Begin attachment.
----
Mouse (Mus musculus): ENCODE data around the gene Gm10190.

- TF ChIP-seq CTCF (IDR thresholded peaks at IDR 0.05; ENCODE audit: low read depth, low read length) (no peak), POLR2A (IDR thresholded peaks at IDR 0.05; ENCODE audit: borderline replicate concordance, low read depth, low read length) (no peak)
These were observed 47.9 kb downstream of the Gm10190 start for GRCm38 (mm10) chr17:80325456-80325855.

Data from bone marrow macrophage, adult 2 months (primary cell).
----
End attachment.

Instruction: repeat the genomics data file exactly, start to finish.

Mouse (Mus musculus): ENCODE data around the gene Gm10190.

- TF ChIP-seq CTCF (IDR thresholded peaks at IDR 0.05; ENCODE audit: low read depth, low read length) (no peak), POLR2A (IDR thresholded peaks at IDR 0.05; ENCODE audit: borderline replicate concordance, low read depth, low read length) (no peak)
These were observed 47.9 kb downstream of the Gm10190 start for GRCm38 (mm10) chr17:80325456-80325855.

Data from bone marrow macrophage, adult 2 months (primary cell).